Page:Haiti- Her History and Her Detractors.djvu/125

From Wikisource
Jump to navigation Jump to search
This page has been validated.

Quiet Reigns at Saint-Domingue.


of France, saw nothing to prevent his taking advantage of this opportunity to check Toussaint's ambition.

In the mean time, the new Governor-General was organizing the colony. At his suggestion the Central Assembly enacted many useful laws. Toussaint achieved success where various Agents of France had known but failure of their plans; under his energetic and vigorous government prosperity had reappeared in the island. Scrupulous to a degree as to the management of public funds, he insisted upon the strictest probity from all those into whose charge was committed the money of the colony. Agriculture was flourishing;[1] justice was being administered by competent men.

Quiet reigned at last after all the agitations which since 1791 had been dyeing the soil of Saint-Domingue with blood. But this peace, so earnestly desired, was destined to be of short duration; fresh storms were gathering over the unfortunate island.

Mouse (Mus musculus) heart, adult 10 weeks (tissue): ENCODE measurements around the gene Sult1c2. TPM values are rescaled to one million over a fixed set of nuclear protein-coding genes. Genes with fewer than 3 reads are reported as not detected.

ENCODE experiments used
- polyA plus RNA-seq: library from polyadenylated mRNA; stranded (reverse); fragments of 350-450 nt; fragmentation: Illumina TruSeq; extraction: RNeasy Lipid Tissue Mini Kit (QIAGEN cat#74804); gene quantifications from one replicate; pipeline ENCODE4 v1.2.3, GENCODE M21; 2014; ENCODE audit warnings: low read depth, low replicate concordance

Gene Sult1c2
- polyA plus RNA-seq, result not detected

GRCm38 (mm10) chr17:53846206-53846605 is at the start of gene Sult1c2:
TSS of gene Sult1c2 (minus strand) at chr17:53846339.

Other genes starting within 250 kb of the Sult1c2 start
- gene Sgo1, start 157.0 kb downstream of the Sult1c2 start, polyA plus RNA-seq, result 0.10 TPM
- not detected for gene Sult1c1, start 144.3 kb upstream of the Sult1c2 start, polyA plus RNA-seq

Bonaparte, the arbitrary ruler of France, could never permit the continuance of Toussaint's encroachments; he was preparing to crush the black man who had dared to usurp France's prerogatives. To crown the Machiavellian politics of the Directory, he was planning, not only the annihilation of the influence of the blacks, but also the restoration of slavery. The various Agents of France had done their utmost to instigate the blacks against the mulattoes. The latter were now to be used to subdue Toussaint and his followers, with the ulterior design, in case of success, of deporting them all. Such at least was the advice given by General Kerverseau.

Peace with Great Britain was scarcely concluded when a formidable expedition was organized against Saint-

  1. From 1800 to 1801 the products of the island were the following: refined sugar, 16,540 lbs.; brown sugar, 18,518,572; coffee, 43,220,270; cotton, 2,480,340; indigo, 804; cocoa, 648,518; logwood, 6,768,634; molasses, 99,419. In 1790, before the beginning of the troubles which ruined Saint-Domingue, the total products of the island were: refined sugar, 70,000,000 lbs.; brown sugar, 93,000,000; coffee, 68,000,000; cotton, 6,000,000; indigo, 1,000,000; cocoa, 150,000; molasses, 30,000.
    (B. Ardouin, Studies of Haitian History, Vol. IV, p. 400.)